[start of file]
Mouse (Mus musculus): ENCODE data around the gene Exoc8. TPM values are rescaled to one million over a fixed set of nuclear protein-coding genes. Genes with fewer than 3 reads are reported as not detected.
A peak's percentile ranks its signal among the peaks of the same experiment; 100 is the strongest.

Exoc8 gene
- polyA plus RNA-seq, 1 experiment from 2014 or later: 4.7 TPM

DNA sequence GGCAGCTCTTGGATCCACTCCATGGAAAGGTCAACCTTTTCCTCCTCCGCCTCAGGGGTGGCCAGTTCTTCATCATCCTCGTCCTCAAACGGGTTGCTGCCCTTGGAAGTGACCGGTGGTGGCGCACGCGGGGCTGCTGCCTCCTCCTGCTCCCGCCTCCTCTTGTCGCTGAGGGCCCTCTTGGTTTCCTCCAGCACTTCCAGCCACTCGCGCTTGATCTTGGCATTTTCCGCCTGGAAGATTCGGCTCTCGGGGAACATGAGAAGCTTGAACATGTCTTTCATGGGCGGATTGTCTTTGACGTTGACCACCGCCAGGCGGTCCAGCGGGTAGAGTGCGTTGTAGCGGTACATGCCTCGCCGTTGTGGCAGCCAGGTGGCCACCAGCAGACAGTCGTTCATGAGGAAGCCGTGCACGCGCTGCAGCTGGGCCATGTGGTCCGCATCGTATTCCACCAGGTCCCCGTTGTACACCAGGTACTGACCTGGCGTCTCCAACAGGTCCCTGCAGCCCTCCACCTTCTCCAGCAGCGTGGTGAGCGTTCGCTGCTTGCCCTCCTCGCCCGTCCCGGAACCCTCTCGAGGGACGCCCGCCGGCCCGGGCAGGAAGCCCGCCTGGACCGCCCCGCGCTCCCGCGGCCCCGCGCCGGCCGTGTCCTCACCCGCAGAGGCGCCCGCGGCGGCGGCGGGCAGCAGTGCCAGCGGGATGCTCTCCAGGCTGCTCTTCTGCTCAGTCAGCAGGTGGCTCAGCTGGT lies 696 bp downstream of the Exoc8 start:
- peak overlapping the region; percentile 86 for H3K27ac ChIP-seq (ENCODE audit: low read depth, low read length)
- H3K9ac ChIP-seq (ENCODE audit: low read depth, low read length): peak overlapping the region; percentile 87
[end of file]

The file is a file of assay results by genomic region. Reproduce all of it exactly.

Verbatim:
Mouse (Mus musculus): ENCODE data around the gene Exoc8. TPM values are rescaled to one million over a fixed set of nuclear protein-coding genes. Genes with fewer than 3 reads are reported as not detected.
A peak's percentile ranks its signal among the peaks of the same experiment; 100 is the strongest.

Exoc8 gene
- polyA plus RNA-seq, 1 experiment from 2014 or later: 4.7 TPM

DNA sequence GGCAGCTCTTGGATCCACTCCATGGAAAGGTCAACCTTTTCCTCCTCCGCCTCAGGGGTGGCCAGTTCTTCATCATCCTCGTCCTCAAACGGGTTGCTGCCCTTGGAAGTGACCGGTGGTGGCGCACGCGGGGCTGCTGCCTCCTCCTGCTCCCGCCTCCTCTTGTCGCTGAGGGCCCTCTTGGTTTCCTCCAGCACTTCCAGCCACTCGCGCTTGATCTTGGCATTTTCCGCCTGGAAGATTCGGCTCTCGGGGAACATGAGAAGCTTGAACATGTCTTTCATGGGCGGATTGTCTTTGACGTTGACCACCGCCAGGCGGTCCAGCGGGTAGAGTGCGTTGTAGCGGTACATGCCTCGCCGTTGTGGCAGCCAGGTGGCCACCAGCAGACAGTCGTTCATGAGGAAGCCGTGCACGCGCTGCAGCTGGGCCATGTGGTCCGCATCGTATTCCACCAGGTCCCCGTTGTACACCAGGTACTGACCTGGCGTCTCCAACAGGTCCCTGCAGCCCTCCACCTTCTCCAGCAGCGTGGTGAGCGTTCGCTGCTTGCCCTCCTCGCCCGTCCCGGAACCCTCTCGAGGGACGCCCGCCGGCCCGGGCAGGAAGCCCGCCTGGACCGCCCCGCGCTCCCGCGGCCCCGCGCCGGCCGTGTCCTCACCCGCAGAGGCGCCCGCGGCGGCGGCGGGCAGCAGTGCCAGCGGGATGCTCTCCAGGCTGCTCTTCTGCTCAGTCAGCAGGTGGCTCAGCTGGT lies 696 bp downstream of the Exoc8 start:
- peak overlapping the region; percentile 86 for H3K27ac ChIP-seq (ENCODE audit: low read depth, low read length)
- H3K9ac ChIP-seq (ENCODE audit: low read depth, low read length): peak overlapping the region; percentile 87